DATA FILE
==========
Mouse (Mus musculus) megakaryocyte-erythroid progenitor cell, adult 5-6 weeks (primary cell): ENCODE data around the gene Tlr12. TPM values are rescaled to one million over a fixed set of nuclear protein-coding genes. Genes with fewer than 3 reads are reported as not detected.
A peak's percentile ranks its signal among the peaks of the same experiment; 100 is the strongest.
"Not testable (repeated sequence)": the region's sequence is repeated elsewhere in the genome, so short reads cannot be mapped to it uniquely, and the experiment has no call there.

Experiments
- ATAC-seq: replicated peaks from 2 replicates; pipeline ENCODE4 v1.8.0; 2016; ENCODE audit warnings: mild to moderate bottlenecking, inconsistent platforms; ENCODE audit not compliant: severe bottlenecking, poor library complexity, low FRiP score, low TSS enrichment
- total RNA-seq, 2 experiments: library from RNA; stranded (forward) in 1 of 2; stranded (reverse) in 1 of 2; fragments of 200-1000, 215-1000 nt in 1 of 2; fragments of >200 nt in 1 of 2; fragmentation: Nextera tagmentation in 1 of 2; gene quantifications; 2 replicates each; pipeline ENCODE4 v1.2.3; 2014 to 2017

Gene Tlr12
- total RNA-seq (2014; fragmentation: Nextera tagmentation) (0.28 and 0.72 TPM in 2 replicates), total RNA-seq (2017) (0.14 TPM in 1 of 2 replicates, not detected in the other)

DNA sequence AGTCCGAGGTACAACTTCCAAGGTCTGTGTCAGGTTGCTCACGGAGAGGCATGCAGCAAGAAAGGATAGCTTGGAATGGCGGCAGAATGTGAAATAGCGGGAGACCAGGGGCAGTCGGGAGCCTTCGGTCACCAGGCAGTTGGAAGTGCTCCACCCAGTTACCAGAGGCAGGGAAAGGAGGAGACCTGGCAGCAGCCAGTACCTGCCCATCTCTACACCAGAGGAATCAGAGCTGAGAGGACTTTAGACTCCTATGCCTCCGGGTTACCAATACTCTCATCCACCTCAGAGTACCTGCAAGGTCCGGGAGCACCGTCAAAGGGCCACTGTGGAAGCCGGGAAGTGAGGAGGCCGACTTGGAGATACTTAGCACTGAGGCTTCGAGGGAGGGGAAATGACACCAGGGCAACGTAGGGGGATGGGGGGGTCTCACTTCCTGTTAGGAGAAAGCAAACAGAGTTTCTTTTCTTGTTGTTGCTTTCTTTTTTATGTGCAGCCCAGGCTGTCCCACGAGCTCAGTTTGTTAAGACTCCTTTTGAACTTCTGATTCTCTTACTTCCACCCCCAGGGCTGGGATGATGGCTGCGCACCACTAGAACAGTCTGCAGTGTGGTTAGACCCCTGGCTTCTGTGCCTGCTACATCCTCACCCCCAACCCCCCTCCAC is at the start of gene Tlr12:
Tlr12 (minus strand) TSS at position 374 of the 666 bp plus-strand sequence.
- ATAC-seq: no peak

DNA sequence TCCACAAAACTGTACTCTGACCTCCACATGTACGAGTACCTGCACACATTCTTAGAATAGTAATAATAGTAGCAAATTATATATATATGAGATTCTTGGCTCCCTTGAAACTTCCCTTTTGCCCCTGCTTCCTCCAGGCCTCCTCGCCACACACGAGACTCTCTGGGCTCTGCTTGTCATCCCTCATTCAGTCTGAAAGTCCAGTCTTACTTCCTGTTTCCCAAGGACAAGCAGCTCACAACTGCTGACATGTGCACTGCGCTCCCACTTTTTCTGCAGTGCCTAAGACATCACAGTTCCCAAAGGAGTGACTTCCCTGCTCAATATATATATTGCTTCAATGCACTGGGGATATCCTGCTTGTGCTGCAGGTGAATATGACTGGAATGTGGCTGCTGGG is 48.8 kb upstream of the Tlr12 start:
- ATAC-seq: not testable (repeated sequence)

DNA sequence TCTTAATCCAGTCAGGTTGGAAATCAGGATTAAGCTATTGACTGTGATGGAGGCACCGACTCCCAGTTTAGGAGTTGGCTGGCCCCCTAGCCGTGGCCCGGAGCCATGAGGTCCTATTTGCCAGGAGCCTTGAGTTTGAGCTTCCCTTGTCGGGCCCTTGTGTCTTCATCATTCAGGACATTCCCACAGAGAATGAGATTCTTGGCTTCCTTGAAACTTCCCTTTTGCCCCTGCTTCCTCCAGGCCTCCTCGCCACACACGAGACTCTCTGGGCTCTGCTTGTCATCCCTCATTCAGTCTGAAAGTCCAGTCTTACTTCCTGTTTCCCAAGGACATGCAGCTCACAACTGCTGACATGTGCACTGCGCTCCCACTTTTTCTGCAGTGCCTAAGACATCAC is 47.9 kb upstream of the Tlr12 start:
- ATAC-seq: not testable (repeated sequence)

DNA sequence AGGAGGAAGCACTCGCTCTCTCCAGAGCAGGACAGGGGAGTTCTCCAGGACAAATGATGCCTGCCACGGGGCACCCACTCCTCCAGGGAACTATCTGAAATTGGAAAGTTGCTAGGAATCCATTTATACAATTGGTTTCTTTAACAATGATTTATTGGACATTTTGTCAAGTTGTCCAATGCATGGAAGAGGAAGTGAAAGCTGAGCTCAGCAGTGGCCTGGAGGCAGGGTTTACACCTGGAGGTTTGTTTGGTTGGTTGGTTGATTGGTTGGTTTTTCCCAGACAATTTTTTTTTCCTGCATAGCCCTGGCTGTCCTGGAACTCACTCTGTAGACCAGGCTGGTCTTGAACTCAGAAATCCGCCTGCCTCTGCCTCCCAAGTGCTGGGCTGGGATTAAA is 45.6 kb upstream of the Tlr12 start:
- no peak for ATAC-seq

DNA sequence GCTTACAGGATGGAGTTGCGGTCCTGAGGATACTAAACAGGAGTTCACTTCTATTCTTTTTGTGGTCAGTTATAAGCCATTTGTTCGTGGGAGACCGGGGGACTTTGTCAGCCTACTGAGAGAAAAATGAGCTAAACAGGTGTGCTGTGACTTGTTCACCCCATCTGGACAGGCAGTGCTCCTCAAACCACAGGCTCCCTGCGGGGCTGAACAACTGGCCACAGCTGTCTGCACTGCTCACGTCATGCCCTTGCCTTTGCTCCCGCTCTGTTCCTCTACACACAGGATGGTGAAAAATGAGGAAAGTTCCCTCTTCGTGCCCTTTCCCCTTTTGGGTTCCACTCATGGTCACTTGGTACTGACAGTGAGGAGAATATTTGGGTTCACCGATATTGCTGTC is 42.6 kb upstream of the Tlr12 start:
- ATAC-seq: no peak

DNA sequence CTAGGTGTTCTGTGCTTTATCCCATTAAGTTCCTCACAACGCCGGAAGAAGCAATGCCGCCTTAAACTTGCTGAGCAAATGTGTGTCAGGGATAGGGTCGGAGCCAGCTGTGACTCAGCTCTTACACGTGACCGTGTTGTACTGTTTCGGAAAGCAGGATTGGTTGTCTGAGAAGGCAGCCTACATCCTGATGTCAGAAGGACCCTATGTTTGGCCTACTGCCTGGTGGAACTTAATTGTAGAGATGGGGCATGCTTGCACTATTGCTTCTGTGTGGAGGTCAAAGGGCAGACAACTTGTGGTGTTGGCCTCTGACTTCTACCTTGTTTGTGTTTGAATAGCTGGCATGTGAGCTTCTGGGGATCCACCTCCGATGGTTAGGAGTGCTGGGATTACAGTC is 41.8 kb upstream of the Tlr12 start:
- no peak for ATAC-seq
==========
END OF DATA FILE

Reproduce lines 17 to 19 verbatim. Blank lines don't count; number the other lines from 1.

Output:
- no peak for ATAC-seq

DNA sequence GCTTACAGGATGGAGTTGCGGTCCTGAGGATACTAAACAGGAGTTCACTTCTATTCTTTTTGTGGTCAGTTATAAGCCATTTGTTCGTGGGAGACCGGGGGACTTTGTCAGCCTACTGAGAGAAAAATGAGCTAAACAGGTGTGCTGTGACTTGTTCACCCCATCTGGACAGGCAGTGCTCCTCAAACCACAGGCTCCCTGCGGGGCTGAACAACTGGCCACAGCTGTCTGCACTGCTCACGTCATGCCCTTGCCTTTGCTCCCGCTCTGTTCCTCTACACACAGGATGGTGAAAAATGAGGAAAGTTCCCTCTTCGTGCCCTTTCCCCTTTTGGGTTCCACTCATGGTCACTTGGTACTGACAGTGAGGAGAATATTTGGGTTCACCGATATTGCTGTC is 42.6 kb upstream of the Tlr12 start:
- ATAC-seq: no peak